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REMINDER: DEADLIFT - Three Reasons Why

 strong woman deadlifts

 There is little argument among the powerlifting community that deadlifts are one of the most exciting exercises to perform. Because deadlifts are usually the strongest lift in an athlete’s arsenal, it’s not unusual to see someone picking up two or three times their body weight, standing tall, and nodding their head like a madman when they lock out, and realize they’ve completed the lift.


However, learning the deadlift can be challenging. It can be a scary exercise for anyone who’s improperly picked up a box and tweaked their back. The idea of picking up such a heavy weight can make someone nervous before they even step onto the platform (and some people pee when they deadlift! How humiliating!).


But it is indisputable that the deadlift might also be one of the most important workouts in any lifters arsenal, whether they’re going for a high total, or just trying to get fit.  Here are three reasons why you should be deadlifting to get the most benefit out of your fitness program.


1. Deadlifts can help improve your posture by strengthening your lower back and core.

Deadlifts are one of the three main compound movements, which means that theywoman sits at desk work more than one muscle group at a time. The major groups worked by the deadlift are the lower back, glutes and hamstrings, and the core. These muscles are also key to having great posture. In today’s day and age, with more people working desk jobs, they tend to suffer from lower back problems due to improper sitting position and slouching. The deadlift can totally reverse these problems, and prevent future injury from happening by strengthening the muscles that support your spine!


2. Deadlifts help you run faster, jump higher, and build overall strength.

Because they focus particularly on the glutes and hamstrings, muscles that are responsible for running and jumping, deadlifts are essential for anyone who participates in sports that rely on running and jumping. That is why many athletes will cross train with deadlifts to ensure they’re at peak performance. The weight of the deadlift is also taxing to not just your muscles, but your central nervous system. As you get stronger, you will find you can not only lift more, but you’ll be able to perform better, longer.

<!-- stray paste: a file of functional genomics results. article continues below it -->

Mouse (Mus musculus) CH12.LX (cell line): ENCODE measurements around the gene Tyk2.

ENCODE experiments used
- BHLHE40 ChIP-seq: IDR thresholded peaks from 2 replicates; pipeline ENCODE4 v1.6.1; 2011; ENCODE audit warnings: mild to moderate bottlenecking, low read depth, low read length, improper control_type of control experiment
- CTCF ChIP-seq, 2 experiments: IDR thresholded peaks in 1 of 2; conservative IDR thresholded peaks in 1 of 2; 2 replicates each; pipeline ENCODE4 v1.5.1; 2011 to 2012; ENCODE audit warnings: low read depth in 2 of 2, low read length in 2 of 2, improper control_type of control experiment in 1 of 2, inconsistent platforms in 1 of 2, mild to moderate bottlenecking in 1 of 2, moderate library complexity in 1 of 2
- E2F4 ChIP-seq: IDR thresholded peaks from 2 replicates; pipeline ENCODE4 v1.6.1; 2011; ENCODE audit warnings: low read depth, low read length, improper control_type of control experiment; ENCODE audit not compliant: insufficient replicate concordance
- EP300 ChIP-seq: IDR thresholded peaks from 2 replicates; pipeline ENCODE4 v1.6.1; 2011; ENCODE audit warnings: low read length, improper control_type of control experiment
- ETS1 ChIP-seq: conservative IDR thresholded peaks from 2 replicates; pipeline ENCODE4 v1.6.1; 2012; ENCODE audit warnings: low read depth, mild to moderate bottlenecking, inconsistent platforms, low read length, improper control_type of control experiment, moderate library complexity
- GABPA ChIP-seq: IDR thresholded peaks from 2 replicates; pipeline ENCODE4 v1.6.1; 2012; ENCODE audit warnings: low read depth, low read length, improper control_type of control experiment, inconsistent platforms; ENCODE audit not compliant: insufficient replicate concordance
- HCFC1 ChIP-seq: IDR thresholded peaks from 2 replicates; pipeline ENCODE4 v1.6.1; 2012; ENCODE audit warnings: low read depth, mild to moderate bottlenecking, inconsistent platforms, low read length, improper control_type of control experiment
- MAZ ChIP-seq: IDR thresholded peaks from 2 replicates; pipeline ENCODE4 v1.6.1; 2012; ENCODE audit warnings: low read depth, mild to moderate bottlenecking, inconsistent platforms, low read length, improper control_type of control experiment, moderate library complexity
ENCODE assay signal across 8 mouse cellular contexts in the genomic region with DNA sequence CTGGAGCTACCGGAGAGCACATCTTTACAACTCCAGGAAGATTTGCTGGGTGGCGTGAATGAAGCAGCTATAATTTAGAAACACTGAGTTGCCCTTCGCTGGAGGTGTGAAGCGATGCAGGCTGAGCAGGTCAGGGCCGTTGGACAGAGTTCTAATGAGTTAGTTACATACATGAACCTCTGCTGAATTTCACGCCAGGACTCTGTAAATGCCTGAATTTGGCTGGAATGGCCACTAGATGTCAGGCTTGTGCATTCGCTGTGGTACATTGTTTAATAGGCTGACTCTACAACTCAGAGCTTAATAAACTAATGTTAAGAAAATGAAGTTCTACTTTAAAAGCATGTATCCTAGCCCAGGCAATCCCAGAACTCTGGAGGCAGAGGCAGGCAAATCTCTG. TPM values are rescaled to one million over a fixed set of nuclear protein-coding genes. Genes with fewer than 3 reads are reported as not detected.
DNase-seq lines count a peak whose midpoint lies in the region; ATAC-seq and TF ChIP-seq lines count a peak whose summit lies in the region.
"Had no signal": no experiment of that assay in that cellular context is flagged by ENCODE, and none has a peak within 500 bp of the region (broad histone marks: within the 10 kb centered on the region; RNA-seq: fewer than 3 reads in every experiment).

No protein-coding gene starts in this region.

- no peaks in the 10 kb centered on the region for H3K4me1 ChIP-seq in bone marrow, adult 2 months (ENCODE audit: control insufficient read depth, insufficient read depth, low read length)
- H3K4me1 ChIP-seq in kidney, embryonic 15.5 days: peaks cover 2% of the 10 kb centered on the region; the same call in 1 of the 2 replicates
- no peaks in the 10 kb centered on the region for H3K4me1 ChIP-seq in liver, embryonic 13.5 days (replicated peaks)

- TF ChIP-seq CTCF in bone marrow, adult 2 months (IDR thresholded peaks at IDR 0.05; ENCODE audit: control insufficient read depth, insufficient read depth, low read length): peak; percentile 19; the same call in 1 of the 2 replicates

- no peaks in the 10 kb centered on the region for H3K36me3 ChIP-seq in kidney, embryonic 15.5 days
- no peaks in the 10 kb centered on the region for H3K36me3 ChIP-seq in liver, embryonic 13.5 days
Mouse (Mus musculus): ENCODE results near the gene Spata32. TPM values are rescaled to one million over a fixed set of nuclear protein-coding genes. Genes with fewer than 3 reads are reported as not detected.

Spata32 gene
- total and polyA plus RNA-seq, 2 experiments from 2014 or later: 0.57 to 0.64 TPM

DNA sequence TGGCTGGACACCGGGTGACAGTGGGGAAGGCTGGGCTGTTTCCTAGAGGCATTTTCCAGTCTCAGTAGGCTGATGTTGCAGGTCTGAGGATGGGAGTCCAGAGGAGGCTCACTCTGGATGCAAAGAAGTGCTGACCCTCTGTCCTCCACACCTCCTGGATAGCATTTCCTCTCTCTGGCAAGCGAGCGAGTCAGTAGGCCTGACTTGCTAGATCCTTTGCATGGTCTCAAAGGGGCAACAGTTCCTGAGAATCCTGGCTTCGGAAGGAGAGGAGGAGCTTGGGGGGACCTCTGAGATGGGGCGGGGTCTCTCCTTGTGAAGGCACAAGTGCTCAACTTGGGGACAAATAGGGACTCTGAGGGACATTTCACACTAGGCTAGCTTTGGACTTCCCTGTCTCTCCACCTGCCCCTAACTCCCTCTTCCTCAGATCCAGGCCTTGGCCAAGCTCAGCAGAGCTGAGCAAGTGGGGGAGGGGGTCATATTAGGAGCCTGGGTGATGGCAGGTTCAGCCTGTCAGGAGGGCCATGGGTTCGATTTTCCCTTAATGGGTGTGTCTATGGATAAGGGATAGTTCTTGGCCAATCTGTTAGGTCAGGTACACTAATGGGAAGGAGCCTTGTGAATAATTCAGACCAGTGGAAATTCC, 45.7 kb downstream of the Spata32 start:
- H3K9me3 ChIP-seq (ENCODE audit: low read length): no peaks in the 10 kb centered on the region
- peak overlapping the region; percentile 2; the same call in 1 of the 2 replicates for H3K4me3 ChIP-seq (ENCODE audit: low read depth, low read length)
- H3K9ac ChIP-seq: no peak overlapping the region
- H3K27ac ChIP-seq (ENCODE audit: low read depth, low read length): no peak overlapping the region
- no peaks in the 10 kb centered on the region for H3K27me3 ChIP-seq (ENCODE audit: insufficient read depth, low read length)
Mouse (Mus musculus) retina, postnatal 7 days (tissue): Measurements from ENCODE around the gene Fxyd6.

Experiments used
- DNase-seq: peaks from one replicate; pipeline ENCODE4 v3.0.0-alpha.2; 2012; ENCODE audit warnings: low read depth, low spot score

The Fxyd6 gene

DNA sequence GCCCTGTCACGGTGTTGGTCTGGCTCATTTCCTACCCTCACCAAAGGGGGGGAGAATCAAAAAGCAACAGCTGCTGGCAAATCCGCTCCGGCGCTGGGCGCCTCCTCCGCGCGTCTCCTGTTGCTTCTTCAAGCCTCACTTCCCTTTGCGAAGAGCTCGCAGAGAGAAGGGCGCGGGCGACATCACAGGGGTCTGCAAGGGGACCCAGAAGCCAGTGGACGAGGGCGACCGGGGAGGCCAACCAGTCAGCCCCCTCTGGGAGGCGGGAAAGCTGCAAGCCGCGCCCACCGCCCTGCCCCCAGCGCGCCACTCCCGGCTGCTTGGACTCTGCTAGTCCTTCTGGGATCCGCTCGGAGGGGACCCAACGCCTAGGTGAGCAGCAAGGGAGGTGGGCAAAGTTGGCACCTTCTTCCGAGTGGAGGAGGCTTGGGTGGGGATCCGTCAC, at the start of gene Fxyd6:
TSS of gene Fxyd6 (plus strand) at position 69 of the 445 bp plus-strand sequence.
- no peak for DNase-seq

3. Deadlifts are a truly functional fitness movement, and can help you build strength you can use outside of the gym.

functional strength woman hangs picture

Deadlifts are considered essential as a functional fitness movement, which means that what you do in the gym, directly translates to what you do in the rest of your life. It’s unlikely that you’ll be doing calf raises or bicep curls when you’re moving your friend’s couch - but you’ll definitely be using deadlifts as you lean down, grab the bottom edge of the furniture, and hinge your hips to bring it up, out the door and onto the moving van outside. And as we mentioned before, because the deadlift targets so many different muscles, you’ll also be strengthening the muscles that protect your spine - meaning that moving the couch in the future won’t lay you up on the couch with a bad back in the future.


But overall, one of the best things that deadlifts do - is show you how much you can lift with your own strength. And really, you don’t need more of a reason than that to head to the gym, load up the bar and pull.


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